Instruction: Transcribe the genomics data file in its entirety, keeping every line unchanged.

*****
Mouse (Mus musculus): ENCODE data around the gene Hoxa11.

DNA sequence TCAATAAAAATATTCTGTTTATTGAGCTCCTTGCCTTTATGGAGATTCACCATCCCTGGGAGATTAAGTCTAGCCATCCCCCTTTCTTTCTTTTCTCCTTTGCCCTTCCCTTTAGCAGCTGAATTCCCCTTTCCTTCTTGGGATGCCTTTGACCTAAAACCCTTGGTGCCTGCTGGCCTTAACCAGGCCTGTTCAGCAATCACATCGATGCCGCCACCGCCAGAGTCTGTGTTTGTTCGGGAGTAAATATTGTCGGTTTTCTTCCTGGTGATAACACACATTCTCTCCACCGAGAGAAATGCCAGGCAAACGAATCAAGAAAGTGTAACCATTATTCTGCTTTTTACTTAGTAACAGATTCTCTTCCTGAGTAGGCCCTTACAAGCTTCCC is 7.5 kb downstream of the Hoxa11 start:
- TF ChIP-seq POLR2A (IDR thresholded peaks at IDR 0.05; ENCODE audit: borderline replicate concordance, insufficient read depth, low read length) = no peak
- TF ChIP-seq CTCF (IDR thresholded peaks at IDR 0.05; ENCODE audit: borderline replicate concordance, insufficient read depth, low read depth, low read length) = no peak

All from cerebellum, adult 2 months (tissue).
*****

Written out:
Mouse (Mus musculus): ENCODE data around the gene Hoxa11.

DNA sequence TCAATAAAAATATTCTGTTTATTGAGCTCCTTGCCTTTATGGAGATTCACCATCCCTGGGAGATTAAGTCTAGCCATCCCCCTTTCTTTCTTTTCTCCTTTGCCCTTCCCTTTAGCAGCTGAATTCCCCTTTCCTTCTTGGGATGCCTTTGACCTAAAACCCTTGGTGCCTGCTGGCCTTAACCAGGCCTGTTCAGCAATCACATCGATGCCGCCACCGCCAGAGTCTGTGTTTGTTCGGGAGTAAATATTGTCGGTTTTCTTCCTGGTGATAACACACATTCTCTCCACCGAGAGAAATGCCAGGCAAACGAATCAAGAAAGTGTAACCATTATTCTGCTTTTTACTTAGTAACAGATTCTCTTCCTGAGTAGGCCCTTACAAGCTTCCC is 7.5 kb downstream of the Hoxa11 start:
- TF ChIP-seq POLR2A (IDR thresholded peaks at IDR 0.05; ENCODE audit: borderline replicate concordance, insufficient read depth, low read length) = no peak
- TF ChIP-seq CTCF (IDR thresholded peaks at IDR 0.05; ENCODE audit: borderline replicate concordance, insufficient read depth, low read depth, low read length) = no peak

All from cerebellum, adult 2 months (tissue).